Shoulder Conditions Treated
Shoulder Surgery & Revision Surgery
Shoulder Related Patient Education
Shoulder joint replacement is a surgical procedure to replace damaged bone surfaces with artificial components to relieve pain and improve functional ability in the shoulder joint. Shoulder joint replacement can be done by a traditional "open" approach or through a minimally invasive approach. The incision in minimally invasive shoulder joint replacement is about 5 cm compared to 17 cm with the traditional approach. Other benefits of minimally invasive surgery include less damage to the soft tissues and underlying muscles enabling a faster recovery with less pain and a smaller scar. Blood loss during the surgery is also less and complications after the surgery are fewer when compared to the open technique.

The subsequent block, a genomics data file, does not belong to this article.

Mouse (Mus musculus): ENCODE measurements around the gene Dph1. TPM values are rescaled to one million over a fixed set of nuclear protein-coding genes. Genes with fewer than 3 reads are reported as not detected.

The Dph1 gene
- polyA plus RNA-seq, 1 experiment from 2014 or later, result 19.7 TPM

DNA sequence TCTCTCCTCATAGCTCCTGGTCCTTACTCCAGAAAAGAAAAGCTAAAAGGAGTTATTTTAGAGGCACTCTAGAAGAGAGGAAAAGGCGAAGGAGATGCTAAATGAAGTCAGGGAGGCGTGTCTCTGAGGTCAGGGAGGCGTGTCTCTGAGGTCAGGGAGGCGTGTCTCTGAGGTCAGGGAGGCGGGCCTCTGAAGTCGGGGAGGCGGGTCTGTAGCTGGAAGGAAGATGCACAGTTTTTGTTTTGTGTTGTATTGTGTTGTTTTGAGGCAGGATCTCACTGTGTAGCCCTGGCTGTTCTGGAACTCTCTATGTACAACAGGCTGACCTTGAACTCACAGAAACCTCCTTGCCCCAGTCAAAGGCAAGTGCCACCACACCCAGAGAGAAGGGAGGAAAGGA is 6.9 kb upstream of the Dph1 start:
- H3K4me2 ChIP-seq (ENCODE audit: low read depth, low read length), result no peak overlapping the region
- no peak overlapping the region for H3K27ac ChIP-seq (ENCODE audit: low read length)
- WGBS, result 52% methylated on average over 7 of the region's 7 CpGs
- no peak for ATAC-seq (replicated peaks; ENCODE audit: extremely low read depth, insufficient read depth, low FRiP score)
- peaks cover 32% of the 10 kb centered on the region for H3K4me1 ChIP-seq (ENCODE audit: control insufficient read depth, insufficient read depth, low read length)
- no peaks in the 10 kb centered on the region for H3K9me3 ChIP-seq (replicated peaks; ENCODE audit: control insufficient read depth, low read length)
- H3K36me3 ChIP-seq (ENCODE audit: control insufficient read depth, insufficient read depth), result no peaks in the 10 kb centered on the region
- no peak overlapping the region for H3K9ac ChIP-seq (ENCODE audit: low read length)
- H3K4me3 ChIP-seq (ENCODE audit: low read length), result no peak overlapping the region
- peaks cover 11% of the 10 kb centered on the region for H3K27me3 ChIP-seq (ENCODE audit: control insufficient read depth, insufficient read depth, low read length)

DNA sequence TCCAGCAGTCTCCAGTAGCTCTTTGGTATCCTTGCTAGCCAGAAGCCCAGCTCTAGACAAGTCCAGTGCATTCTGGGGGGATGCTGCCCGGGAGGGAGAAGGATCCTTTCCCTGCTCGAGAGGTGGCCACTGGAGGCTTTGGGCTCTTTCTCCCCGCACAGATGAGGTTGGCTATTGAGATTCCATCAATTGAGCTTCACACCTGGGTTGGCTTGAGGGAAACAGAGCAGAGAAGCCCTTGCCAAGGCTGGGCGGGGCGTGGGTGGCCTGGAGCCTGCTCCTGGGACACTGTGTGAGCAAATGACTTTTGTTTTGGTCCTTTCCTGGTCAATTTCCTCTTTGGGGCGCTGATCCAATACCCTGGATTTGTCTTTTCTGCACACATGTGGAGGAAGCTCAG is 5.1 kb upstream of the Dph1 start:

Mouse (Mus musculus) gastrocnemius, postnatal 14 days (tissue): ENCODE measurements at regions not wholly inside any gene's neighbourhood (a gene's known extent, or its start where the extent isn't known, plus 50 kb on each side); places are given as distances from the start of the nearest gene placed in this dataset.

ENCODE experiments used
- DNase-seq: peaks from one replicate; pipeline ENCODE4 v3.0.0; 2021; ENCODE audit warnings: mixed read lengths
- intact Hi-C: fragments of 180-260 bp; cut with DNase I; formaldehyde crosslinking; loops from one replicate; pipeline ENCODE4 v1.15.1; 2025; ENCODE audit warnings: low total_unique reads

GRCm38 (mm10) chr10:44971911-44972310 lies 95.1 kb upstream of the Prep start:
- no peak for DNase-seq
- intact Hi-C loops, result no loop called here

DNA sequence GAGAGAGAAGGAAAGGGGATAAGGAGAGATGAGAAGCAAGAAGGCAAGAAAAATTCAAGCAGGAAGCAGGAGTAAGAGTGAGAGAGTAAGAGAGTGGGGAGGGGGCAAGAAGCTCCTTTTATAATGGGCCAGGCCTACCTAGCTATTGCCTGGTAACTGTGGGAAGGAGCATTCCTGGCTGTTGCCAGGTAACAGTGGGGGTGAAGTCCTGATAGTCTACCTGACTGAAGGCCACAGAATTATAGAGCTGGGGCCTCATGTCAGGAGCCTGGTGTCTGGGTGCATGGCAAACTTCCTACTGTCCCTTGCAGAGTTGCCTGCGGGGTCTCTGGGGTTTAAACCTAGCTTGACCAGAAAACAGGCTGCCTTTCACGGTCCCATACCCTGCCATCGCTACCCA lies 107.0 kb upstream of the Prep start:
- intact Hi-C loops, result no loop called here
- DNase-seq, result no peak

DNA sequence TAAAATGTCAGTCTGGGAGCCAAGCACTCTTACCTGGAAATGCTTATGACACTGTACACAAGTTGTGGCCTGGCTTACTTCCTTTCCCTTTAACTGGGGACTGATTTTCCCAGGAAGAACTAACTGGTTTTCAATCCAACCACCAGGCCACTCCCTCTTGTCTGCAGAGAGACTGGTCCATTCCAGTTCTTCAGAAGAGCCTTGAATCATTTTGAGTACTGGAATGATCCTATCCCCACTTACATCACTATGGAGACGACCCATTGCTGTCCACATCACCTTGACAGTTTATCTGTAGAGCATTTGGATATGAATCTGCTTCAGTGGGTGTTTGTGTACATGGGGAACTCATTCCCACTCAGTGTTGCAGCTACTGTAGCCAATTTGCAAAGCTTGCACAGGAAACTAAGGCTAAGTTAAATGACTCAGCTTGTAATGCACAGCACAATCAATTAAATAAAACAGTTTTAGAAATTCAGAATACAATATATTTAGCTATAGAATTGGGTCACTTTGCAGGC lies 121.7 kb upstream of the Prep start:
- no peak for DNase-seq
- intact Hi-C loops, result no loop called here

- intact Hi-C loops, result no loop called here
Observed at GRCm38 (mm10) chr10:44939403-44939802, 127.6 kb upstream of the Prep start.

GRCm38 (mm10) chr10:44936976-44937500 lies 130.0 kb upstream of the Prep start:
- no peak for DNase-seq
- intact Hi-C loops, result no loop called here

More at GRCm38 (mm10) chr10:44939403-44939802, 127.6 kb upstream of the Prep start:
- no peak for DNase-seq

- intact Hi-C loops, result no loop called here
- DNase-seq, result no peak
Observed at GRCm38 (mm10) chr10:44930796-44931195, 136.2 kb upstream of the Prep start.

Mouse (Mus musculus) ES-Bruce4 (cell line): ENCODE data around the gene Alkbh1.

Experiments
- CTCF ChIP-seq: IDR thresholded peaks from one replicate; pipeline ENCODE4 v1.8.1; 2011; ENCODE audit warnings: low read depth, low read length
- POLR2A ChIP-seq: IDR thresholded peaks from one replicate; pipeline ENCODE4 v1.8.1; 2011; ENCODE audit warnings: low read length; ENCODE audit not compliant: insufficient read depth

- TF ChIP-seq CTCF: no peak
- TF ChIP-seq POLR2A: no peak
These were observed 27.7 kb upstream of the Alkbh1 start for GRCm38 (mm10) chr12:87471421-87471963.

Reverse shoulder replacement surgery restructures the shoulder in a way that improves the mechanics of the muscles that surround the glenohumeral joint and make up the rotator cuff. It is a creative and effective way to restore the structure and function of the shoulder joint. This surgery is the ideal choice for patients who have arthritis due to a rotator cuff tear arthropathy and are at a mechanical disadvantage for other methods of shoulder repositioning.
The goal of total shoulder replacement surgery is to relieve shoulder pain and increase shoulder function by resurfacing the bones that meet at the shoulder's ball-and-socket joint, or glenohumeral joint. The surgeon removes the humeral head at the top of the arm bone (humerus), reshapes the shoulder socket (glenoid), and attaches prosthetic components to both bones.